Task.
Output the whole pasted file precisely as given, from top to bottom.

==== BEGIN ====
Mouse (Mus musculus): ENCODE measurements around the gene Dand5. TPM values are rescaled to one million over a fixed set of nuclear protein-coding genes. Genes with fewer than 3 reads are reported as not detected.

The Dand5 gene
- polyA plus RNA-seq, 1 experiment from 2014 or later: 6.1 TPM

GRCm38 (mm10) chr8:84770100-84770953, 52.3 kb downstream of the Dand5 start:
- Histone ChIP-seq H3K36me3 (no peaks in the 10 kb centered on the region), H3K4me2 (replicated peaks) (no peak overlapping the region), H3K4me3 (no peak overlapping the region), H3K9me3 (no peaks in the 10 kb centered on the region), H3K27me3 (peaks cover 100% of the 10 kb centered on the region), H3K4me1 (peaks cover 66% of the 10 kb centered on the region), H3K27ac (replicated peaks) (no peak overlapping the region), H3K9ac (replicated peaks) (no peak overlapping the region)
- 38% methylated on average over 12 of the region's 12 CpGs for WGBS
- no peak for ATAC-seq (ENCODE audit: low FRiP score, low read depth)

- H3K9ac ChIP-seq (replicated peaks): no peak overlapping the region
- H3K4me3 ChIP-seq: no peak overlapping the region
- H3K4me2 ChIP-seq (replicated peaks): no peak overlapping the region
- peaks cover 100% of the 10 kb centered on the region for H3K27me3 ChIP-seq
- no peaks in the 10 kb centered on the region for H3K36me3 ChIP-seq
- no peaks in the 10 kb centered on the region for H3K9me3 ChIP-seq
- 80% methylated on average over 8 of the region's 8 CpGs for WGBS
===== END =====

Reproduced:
Mouse (Mus musculus): ENCODE measurements around the gene Dand5. TPM values are rescaled to one million over a fixed set of nuclear protein-coding genes. Genes with fewer than 3 reads are reported as not detected.

The Dand5 gene
- polyA plus RNA-seq, 1 experiment from 2014 or later: 6.1 TPM

GRCm38 (mm10) chr8:84770100-84770953, 52.3 kb downstream of the Dand5 start:
- Histone ChIP-seq H3K36me3 (no peaks in the 10 kb centered on the region), H3K4me2 (replicated peaks) (no peak overlapping the region), H3K4me3 (no peak overlapping the region), H3K9me3 (no peaks in the 10 kb centered on the region), H3K27me3 (peaks cover 100% of the 10 kb centered on the region), H3K4me1 (peaks cover 66% of the 10 kb centered on the region), H3K27ac (replicated peaks) (no peak overlapping the region), H3K9ac (replicated peaks) (no peak overlapping the region)
- 38% methylated on average over 12 of the region's 12 CpGs for WGBS
- no peak for ATAC-seq (ENCODE audit: low FRiP score, low read depth)

- H3K9ac ChIP-seq (replicated peaks): no peak overlapping the region
- H3K4me3 ChIP-seq: no peak overlapping the region
- H3K4me2 ChIP-seq (replicated peaks): no peak overlapping the region
- peaks cover 100% of the 10 kb centered on the region for H3K27me3 ChIP-seq
- no peaks in the 10 kb centered on the region for H3K36me3 ChIP-seq
- no peaks in the 10 kb centered on the region for H3K9me3 ChIP-seq
- 80% methylated on average over 8 of the region's 8 CpGs for WGBS